So I’ve said I’m not normal. But that’s not quite right. I’m perfectly “normal,” since there are many brands of normal floating around. I guess what I mean is I stepped out of my old way and am finding my way to a new one.

Some would call it a mid-life crisis. Others an awakening. Some people would refuse to admit people should go through any changes like I’m going through at all.

After reading, The Cultural Creatives: How 50 Million People Are Changing the World, by Paul H. Ray and Sherry Ruth Anderson, I realize that I am slowly morphing from a Modern to a Cultural Creative.

Time for some brutal honesty since we can’t tell the whole story without it. Let me explain where I’ve come from and where I think I’m heading with the thought that it can maybe help you on your path. Sometimes I talk about “living your dreams” as if it’s the easiest thing in the world to do. But it’s time to be honest: it’s not easy. It’s very, very hard. And painful. More painful than any other time in life.

I stepped out of who I used to be in 2010 when I lost my mom to cancer. I didn’t realize it at the time, but our family sabbatical in Belize was the beginning of my transition into a new way of life. What I thought was a “break” ended up being just the beginning of a new normal.

Morning Sunrise

The book, written in 2000, explains what Moderns are: “people who accept the commercialized urban-industrial world as the obvious right way to live. They’re not looking for alternatives. They’re adapting to the contemporary world by assuming, rather than reasoning about, what’s important…”

Basically, a Modern grows from the kid who is told, “If you work hard, you’ll earn a lot. If you earn a lot, you’ll be able to live well. Living well means having a comfortable house (read: mortgage), two cars in the driveway, climbing the ladder of success, keeping up with the Jones’, staying on top of current trends, and  fitting in/looking good.

I did all of this. As a girl growing up in the 80s, I learned that I should work hard and good things–rewards–would come to me. I did what I was supposed to do, in part because I somehow learned to work for the head pat. As a young adult, I earned two degrees, worked internships, got married, had babies, served as a good wife, mother, daughter, friend, Catholic, volunteer, and worked my butt off.

Basically, I followed the flow of life without much consideration. Just as when I was a kid, I lived my life for the head pat.

I did what I was supposed to do simply because “that’s the way it’s done.” I didn’t question why it was done that way or whether that way was truly right for me.

But in 2010, when the world fell off its axis, what I saw as “rewards” began to change. I didn’t care as much about the stuff cluttering my house. Although I was never much of a status person to begin with, I began to care less and less about things like addresses, square footage, type of car in the driveway, or how many new pieces of furniture I had. I questioned everything: what I owned, how I wanted to spend my days, who I wanted to spend them with, and even how I interacted with others.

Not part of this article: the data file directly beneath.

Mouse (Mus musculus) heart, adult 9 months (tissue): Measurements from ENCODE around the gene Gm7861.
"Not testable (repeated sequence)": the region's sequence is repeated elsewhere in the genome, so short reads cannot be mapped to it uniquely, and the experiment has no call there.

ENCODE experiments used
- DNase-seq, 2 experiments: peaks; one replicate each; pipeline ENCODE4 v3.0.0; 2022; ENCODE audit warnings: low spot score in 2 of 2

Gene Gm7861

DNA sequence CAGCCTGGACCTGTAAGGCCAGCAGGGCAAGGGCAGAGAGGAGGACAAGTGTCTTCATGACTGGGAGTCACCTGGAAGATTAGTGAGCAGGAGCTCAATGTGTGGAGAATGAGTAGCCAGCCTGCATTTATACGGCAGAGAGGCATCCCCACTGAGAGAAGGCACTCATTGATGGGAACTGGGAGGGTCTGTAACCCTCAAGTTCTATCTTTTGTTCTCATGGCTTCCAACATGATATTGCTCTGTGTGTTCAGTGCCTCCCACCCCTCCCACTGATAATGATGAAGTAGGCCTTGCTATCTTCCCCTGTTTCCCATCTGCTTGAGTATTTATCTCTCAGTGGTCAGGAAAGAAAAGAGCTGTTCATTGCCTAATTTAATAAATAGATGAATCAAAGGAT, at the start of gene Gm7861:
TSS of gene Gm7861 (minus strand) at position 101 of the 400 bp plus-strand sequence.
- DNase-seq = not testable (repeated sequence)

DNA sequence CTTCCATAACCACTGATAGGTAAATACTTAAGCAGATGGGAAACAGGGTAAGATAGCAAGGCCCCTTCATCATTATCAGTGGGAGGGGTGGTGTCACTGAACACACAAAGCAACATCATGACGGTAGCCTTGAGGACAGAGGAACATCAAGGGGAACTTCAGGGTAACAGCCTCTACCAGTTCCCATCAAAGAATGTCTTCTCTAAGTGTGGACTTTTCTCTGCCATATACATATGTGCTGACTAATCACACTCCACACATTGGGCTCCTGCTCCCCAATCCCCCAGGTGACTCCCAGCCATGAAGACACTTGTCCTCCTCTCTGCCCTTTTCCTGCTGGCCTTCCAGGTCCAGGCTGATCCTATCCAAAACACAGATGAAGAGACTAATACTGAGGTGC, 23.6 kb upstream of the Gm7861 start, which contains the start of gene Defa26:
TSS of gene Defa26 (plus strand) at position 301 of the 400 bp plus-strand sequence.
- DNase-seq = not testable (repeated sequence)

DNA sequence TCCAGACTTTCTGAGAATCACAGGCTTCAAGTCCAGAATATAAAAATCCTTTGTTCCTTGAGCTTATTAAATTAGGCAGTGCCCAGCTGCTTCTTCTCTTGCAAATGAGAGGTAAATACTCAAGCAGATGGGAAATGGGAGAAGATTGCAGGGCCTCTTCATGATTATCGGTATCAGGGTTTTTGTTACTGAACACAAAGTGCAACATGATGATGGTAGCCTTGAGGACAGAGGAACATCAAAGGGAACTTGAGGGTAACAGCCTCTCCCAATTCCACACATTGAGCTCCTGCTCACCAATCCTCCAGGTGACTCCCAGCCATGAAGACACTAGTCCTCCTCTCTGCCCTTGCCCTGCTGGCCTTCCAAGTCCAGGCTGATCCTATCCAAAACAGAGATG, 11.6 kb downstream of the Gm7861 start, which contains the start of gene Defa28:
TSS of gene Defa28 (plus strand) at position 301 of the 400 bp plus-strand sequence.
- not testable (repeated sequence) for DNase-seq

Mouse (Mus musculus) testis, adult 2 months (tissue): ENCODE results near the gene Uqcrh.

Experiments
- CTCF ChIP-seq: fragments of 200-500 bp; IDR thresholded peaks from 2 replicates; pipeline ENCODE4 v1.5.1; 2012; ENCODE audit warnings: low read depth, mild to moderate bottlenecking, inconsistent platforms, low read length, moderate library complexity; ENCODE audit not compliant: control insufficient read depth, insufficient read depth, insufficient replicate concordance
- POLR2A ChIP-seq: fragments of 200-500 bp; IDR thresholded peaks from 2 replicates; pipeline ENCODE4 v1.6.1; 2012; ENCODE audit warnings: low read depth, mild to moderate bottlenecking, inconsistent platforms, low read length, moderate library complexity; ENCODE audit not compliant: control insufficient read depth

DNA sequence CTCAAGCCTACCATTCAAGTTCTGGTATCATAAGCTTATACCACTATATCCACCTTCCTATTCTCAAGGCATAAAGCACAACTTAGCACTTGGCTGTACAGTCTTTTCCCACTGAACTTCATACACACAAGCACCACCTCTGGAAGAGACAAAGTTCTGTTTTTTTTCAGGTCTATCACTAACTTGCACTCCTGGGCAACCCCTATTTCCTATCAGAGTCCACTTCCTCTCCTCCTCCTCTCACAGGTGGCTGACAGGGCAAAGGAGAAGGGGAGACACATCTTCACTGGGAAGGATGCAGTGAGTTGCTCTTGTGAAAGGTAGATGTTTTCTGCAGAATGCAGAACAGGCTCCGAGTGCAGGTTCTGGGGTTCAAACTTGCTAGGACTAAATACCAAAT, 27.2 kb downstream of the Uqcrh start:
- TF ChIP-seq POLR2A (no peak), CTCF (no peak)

So, because of this wake-up call, this jarring out of my “normal” life, I began to see what I was NOT. The problem is, I’m in between. I know what I’m not. I know what I don’t want. But I don’t quite know what I am. Or what I DO want.

Slowly, I’m working my way through this normal. I’ve “Exited Normal.” But I haven’t completely found my new normal yet.

I’m in the scary, dark woods, feeling my way in the dark. No one is there to help guide me. It’s just me and my own seemingly faulty sense of direction. No one can tell me what I believe, what I want, or the kind of life I need to live for myself. I entered the world alone and I’ll leave it alone. So it’s up to me at this transition phase to do the best I can for myself and choose a forward path that is as fulfilling as possible for me. It’s incredibly painful ripping off all the old facades and digging below the surface of what’s real. It’s scary. It sucks.

Scary Dark Woods

And let me tell you: it’s not easy to admit all of this to you. Half of you might be thinking, “Okay, she’s crazy.” The other half might be thinking, “She needs professional help.”

Maybe. Probably.

I only know that I’m in “The Between,” which I view as a normal transition period for anyone who needs a change in their life. Crazy or not, before I can make the changes I need to make to start living my personal idea of paradise, I must first wander for awhile in the forest, alone. This is a time of learning and growth that is extraordinarily painful. It requires patience, love for myself, and faith that I will find my way into a life that is not only good, but better than I ever experienced it before.

I’m looking for wisdom. I’m looking for clarity. And, along with everyone else I’ve ever met, I’m looking for my own personal brand of happiness.

But first, the Between. The wandering. The uncertainty.

Only after all of that will I step into the light and begin to live my true dream life.

California Coast

Is anyone in a transition phase like me? Or am I just nuts? I’d love to hear from readers who can relate to this Between phase, whether that means you’re in one now or experienced it in the past. 

Feel free to share your thoughts below…